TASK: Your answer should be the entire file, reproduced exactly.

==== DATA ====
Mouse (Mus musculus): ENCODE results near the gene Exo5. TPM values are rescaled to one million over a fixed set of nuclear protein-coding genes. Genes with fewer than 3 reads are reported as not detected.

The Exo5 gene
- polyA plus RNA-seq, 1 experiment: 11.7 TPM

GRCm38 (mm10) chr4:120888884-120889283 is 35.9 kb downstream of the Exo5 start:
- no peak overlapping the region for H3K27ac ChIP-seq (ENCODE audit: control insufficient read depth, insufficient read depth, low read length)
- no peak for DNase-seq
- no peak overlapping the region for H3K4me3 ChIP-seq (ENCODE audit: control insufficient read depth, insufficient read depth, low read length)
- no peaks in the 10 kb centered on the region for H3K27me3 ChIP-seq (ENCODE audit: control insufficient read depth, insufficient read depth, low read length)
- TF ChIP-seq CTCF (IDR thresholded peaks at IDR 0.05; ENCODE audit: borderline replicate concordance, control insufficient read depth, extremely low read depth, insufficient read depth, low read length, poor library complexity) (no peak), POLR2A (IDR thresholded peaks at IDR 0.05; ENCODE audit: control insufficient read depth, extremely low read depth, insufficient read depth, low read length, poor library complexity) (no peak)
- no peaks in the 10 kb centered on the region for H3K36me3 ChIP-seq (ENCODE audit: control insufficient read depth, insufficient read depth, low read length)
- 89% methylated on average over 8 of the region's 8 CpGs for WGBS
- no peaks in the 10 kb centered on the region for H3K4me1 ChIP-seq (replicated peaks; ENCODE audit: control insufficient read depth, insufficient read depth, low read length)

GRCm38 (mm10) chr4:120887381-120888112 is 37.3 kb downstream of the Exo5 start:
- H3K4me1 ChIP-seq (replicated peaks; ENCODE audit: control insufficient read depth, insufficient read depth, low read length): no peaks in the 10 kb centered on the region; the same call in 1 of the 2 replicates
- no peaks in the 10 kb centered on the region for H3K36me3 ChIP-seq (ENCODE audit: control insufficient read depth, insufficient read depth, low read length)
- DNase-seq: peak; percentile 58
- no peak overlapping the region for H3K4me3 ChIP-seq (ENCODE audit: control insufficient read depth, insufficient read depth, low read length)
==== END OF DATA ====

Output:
Mouse (Mus musculus): ENCODE results near the gene Exo5. TPM values are rescaled to one million over a fixed set of nuclear protein-coding genes. Genes with fewer than 3 reads are reported as not detected.

The Exo5 gene
- polyA plus RNA-seq, 1 experiment: 11.7 TPM

GRCm38 (mm10) chr4:120888884-120889283 is 35.9 kb downstream of the Exo5 start:
- no peak overlapping the region for H3K27ac ChIP-seq (ENCODE audit: control insufficient read depth, insufficient read depth, low read length)
- no peak for DNase-seq
- no peak overlapping the region for H3K4me3 ChIP-seq (ENCODE audit: control insufficient read depth, insufficient read depth, low read length)
- no peaks in the 10 kb centered on the region for H3K27me3 ChIP-seq (ENCODE audit: control insufficient read depth, insufficient read depth, low read length)
- TF ChIP-seq CTCF (IDR thresholded peaks at IDR 0.05; ENCODE audit: borderline replicate concordance, control insufficient read depth, extremely low read depth, insufficient read depth, low read length, poor library complexity) (no peak), POLR2A (IDR thresholded peaks at IDR 0.05; ENCODE audit: control insufficient read depth, extremely low read depth, insufficient read depth, low read length, poor library complexity) (no peak)
- no peaks in the 10 kb centered on the region for H3K36me3 ChIP-seq (ENCODE audit: control insufficient read depth, insufficient read depth, low read length)
- 89% methylated on average over 8 of the region's 8 CpGs for WGBS
- no peaks in the 10 kb centered on the region for H3K4me1 ChIP-seq (replicated peaks; ENCODE audit: control insufficient read depth, insufficient read depth, low read length)

GRCm38 (mm10) chr4:120887381-120888112 is 37.3 kb downstream of the Exo5 start:
- H3K4me1 ChIP-seq (replicated peaks; ENCODE audit: control insufficient read depth, insufficient read depth, low read length): no peaks in the 10 kb centered on the region; the same call in 1 of the 2 replicates
- no peaks in the 10 kb centered on the region for H3K36me3 ChIP-seq (ENCODE audit: control insufficient read depth, insufficient read depth, low read length)
- DNase-seq: peak; percentile 58
- no peak overlapping the region for H3K4me3 ChIP-seq (ENCODE audit: control insufficient read depth, insufficient read depth, low read length)